by Pooky Darst
Webster defines the word “worship” as “the act of showing respect and love for a god especially by praying with other people who believe in the same god: the act of worshipping God or a god.” Or “excessive admiration for someone.” The word worship, in this case, means to ascribe worth to something.
More important than these definitions is what the Bible has to say of worship. At this point my strongest urge is to shift into classroom mode and break down the word “worship” into its linguistic complexity and start throwing various definitions in various languages at you and rest on God’s sovereignty in hopes that you won’t drool on your computer as you’re sleeping, dreaming of things that aren’t definitions in languages that you most likely don’t speak. As good a thing as that would be, I think I will take a different route and provide a passage that, in the ESV translation of the Bible, literally uses the word “worship.”
An Example: Abraham and Isaac
My favorite example of this would have to be in Genesis 22:5. In this passage, The Lord has asked Abraham to sacrifice his only son. In order to communicate the severity of this let me say that again. God told Abraham to take his only Son, the son that Abraham had been waiting so long for, with so much hope and all the while quite a bit of discouragement, and kill him. So Abraham obediently takes Isaac to a place where he can sacrifice him. Abraham took two men with him in order to watch the donkey and as they arrived at the place where the sacrifice was to be made, he turned to the two men and said “Stay here with the donkey; I and the boy will go over there and worship and come again to you” (verse 5).
Did you catch that? He said he was taking the boy to go worship. Now, we know that Abraham is taking Isaac to an alter so that he can literally set him on fire, but he uses the word worship to describe it. Some of us know how the story ends, an angel of The Lord stops Abraham at the last second and The Lord provides a ram for Abraham to sacrifice instead of Isaac, but before we get to that glorious mercy that The Lord demonstrates I think it is important to take the phrasing that Abraham used in this passage and apply it to our working definition of what worship is, because Abraham and Isaac certainly weren’t ascending the hill in the land of Moriah to tune guitars and pump out the chorus of “10,000 Reasons.”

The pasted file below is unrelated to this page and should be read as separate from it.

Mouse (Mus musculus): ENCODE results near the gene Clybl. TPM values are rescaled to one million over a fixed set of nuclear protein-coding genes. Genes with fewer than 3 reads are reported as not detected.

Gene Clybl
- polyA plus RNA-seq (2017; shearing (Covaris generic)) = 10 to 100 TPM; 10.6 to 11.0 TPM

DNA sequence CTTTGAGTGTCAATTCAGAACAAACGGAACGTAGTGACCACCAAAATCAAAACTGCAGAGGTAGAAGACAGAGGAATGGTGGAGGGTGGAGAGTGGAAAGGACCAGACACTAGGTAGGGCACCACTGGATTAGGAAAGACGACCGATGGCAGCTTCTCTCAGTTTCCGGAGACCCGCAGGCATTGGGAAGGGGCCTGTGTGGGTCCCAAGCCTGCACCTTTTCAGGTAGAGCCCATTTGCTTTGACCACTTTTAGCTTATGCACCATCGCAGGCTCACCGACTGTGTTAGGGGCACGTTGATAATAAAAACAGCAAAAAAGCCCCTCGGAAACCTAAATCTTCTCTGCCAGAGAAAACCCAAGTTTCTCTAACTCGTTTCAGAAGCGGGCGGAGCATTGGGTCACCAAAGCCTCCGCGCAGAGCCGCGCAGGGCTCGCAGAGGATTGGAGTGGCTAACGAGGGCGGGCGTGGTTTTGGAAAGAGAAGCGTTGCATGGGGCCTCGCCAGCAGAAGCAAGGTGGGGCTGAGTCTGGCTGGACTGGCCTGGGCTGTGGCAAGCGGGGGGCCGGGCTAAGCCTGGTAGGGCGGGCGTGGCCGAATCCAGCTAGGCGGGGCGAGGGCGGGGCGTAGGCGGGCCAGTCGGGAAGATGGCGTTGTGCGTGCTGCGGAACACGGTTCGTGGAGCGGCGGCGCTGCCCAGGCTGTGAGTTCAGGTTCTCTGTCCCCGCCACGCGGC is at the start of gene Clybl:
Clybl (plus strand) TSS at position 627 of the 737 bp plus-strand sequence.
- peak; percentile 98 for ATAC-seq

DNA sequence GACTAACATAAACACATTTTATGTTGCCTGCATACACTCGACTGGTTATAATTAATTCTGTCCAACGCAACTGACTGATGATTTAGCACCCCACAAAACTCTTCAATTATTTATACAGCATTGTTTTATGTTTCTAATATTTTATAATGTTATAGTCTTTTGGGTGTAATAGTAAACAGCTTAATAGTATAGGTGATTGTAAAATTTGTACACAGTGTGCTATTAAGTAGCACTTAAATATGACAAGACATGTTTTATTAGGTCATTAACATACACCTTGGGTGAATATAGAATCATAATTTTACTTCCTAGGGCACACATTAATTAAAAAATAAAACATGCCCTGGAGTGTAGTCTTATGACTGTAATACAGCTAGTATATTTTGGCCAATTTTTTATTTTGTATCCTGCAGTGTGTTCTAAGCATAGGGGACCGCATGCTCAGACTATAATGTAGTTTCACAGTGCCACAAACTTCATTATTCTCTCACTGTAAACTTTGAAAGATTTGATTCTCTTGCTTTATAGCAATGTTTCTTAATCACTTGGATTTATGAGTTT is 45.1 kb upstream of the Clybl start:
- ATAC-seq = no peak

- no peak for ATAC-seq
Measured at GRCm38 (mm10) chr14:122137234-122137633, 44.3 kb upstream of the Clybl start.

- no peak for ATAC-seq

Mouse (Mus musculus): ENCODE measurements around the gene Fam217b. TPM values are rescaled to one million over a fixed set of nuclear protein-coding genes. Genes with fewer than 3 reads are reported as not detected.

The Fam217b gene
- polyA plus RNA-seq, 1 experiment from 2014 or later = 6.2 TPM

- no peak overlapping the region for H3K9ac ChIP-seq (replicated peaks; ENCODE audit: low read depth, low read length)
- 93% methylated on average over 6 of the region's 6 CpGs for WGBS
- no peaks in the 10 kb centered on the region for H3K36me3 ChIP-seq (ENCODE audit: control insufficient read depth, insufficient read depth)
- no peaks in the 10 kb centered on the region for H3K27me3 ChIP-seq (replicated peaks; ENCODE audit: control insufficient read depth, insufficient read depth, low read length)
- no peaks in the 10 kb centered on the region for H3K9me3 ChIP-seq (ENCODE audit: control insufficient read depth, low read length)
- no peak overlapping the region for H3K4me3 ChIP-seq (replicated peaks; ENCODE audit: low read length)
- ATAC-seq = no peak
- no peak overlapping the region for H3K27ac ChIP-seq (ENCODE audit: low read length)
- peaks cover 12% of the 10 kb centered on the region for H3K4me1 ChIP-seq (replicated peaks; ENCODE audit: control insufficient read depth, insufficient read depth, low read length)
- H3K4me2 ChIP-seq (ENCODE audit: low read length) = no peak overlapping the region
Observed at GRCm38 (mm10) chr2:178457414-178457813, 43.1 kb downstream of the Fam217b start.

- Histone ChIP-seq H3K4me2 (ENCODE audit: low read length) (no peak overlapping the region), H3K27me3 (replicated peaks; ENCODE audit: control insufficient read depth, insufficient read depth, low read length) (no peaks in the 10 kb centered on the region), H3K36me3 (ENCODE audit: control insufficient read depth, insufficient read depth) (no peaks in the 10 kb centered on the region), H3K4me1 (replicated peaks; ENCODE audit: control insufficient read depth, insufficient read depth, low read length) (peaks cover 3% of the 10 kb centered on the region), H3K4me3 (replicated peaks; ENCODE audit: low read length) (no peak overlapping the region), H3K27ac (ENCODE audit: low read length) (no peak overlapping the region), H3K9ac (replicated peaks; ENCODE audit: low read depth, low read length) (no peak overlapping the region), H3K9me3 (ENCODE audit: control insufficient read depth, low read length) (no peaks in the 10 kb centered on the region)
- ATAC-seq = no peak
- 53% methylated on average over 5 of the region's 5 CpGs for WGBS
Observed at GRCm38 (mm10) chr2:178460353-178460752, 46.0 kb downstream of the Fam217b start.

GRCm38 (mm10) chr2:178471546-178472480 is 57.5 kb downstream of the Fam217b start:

Worship: Obedience and Sacrifice
In this passage, it seems that worship is characterized by obedience and sacrifice. That is an interesting idea because, as Christians, our lives are to be characterized by obedience and sacrifice, not only in the church on Sundays, or at home in the evenings, but also at work Monday through Friday, which leads me to my ultimate question: is your work worship? Whether your job is to run a corporation, fax memos, clean toilets, or keep a handle on some crazy kids, you are placed in that position for God’s glory. Now, if that is true, if God has taken me and placed me where I am specifically for His glory, then wouldn’t doing that job, however that manifests itself and if done in the power of the Spirit, be obedient and sacrificial? I understand that we aren’t putting people up on alters and grabbing the torches, but is it not the same premise? When you bend at the waist, tired from a long yesterday, discouraged at a long tomorrow, and ache in the knees from life lived in work, to wipe down the toilet seat, pick up the mess, or pull out the desk chair, you, O Christian, are worshipping the Most High God.
Not only that, but He is pleased with this worship.
Work: Pleasing to the Lord
Colossians 1:10 says, “so as to walk in a manner worthy of the Lord, fully pleasing to him, bearing fruit in every good work and increasing in the knowledge of God.” You work because you have been placed there, and you work hard because it pleases the Lord, and this work that pleases the Lord will manifest, if done obediently and sacrificially, into the lives of those around you. Just as the Lord drew you unto Himself, he has the power to do so with your co-worker that sees you worshipping every day and wonders why there is something different about the way that you work.
So I ask again, is your work worship?
The Center: The Gospel and Abraham
If this was all that I wrote about Genesis 22:5, I would be short-changing you. The most important thing to take away from that passage is the fact that God, like Abraham, had an only Son which was to be sacrificed, and unlike Abraham, God did not spare Him with a substituted ram; Jesus was the substitute. Unlike Isaac, Jesus did bear the burden of death and separation from His Father, in order to glorify Him first and foremost, and also to save those whom He calls. Praise the Lord for this fact, and because of the severity of the cross, we are set free to work hard, and in doing so, worship our Father who is pleased with us in Christ.